2. Brief Description of the Prior Art

A common problem with commercially available vacuum cleaner nozzles for heavy duty use, such as those used with a "Shop-Vac", is that they tend to grab the surface being vacuumed, for example when attempting to vacuum leaves off of a patio. The present vacuum cleaner nozzle has a novel configuration that was developed as result of careful testing of various prototypes.

Early testing was carried out using a board not much larger than the large diameter handheld flexible hose of a homebuilt garden vacuum. The board was equipped with 4 small full-swiveling wheels serving as spacers to place the board a distance above the ground and for ease of guidance and manipulation. It was discovered that the board itself was improving the vacuum performance of the system.

Subsequent use in my woodworking and metalworking shop revealed many problems including: rapid wear of the four supporting knobs or feet, difficulty in replacing those feet, their susceptibility to being broken off on irregular surfaces, inability to determine whether short wires, BB's, glass, or other dangerous objects had been picked up or moved to an undetermined location.

Another problem was the lower rate of flow at the corners than other locations. Early tests were made primarily by visual observations rather than using airflow instruments, such as commercially available normal and ultra-light aircraft speed indicators, since these types of instruments were ineffective in the limited space and airflow velocity of the vacuum cleaner. However, later qualitative practical testing was carried out to test the effectiveness and relative velocities using BB's and iron filings as the materials to be picked up and using an aircraft altimeter to measure the static pressure about a flush mounted probe as the nozzle was moved about it.

These tests revealed that conventional prior art vacuum cleaner nozzles are designed such that a very high velocity exists at their outer edges, but the larger volumes downstream of the edges act as a large volume plenum chamber in which the actual velocity is diminished, thus reducing the ability to move debris to the pick-up point of the nozzle.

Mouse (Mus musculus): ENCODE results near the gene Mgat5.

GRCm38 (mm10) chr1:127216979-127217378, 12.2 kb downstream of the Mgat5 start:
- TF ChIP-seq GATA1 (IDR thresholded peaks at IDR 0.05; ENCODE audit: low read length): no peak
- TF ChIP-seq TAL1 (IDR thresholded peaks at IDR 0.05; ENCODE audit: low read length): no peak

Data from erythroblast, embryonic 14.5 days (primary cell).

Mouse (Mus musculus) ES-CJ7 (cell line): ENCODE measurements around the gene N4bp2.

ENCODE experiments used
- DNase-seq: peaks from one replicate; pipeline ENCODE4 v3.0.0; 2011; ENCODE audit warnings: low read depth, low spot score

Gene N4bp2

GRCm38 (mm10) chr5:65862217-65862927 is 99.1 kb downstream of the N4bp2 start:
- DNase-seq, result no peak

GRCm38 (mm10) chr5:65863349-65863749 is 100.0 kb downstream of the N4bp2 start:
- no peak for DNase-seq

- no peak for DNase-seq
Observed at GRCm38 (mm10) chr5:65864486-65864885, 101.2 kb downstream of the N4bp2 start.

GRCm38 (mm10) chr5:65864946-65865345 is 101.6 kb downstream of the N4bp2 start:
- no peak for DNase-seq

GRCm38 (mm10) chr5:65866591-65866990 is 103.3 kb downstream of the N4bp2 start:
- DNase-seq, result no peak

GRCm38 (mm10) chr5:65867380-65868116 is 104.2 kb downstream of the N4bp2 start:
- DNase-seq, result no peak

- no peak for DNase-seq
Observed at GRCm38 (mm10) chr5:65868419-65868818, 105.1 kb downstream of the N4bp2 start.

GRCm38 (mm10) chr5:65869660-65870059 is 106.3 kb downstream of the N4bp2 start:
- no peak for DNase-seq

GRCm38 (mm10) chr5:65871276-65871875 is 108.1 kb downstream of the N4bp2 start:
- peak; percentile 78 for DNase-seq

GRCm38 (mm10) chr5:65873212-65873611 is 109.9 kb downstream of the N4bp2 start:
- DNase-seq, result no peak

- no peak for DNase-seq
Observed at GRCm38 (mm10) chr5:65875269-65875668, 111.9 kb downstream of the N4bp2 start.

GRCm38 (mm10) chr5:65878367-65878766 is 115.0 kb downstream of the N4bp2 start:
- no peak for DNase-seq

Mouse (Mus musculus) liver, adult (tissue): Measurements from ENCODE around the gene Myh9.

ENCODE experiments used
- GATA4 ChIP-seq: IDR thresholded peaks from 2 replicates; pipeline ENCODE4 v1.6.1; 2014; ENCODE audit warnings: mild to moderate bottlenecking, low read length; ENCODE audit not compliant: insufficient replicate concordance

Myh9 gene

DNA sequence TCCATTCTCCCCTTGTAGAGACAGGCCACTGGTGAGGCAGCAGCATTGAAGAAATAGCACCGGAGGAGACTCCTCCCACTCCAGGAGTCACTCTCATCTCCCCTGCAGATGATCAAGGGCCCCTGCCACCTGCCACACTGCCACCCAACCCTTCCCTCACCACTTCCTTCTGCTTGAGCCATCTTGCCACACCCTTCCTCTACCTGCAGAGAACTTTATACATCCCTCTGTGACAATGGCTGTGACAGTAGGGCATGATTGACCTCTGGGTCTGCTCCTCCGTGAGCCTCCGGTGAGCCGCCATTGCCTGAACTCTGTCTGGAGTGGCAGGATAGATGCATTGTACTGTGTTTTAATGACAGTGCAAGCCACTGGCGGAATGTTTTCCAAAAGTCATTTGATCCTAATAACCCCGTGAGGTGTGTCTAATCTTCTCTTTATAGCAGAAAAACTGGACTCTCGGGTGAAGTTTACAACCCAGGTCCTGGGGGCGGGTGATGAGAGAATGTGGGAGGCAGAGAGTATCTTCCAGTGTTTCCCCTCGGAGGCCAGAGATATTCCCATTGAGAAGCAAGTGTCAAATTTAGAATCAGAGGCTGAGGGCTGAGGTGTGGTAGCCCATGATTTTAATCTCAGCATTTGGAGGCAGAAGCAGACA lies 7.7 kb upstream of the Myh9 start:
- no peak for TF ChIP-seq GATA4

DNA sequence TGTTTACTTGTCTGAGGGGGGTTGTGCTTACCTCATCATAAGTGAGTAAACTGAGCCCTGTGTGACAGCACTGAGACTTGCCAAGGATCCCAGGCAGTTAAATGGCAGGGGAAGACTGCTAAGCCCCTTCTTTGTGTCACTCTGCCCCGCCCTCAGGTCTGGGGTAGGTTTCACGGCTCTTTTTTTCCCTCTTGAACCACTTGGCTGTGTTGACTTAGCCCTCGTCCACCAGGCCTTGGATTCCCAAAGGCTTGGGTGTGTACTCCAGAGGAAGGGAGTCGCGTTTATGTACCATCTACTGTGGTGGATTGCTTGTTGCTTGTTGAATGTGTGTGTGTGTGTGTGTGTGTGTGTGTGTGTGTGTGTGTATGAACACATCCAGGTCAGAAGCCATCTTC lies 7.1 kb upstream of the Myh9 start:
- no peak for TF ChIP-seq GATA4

The aerodynamic design of the present invention produces a uniform velocity from all points into the pickup point (the central aperture which is connected with the hose). This may be demonstrated by sprinkling coarse iron filings on a hard floor, placing the nozzle over them and observing the flow of the filings when the vacuum is applied. After the flow has stabilized for a couple of seconds the filings are gone from beneath the nozzle and for about 1/4 inch outside of the nozzle perimeter. Similar testing shows that small BB's and shotgun shot perform similarly.

Commercially available nozzles of the prior art are unable to effectively remove dense objects such as BB's and shot, etc. Instead, they move debris from the high velocity area near their outer edges, but leave it collected under the nozzle in the low velocity areas of the pickup point (the central aperture which is connected with the hose). Typically, prior art nozzles are designed to achieve a high pressure differential with the resultant increase in air speed near their perimeters but at a loss of air speed inwardly from their perimeter brushes and walls. As a result, they can suffer loss of air speed and flow rate if the operator does not properly control the position of the nozzle.

The present invention is distinguished over the prior art in general by a vacuum nozzle adapted for use on a working surface that has a generally rectangular main body portion with a top surface, a bottom surface, an outer periphery, and a central aperture through the main body portion for connection to a vacuum hose connected to a vacuum source. The main body portion may be slightly concave or flat. Spacers on the bottom surface support the main body portion above a surface to be cleaned at a predetermined height. The size and shape of the bottom surface, and its height above the surface to be cleaned are designed to draw air between the surface to be cleaned and the bottom surface of the nozzle at a substantially uniform velocity which is proportional to the inflow velocity of the vacuum hose connected with the nozzle, and to maintain little or no difference in static pressure between the air under the nozzle and the static pressure of the air above the nozzle.

SUMMARY OF THE INVENTION

It is therefore an object of the present invention to provide a nozzle that has a main body portion that is spaced above the surface to be cleaned at a fixed minimum distance so as to form a space therebetween in which the static pressure between the nozzle and the surface to be cleaned is substantially the same as ambient static pressure except in the immediate vicinity of the hose connection where the airflow is turning to the vertical.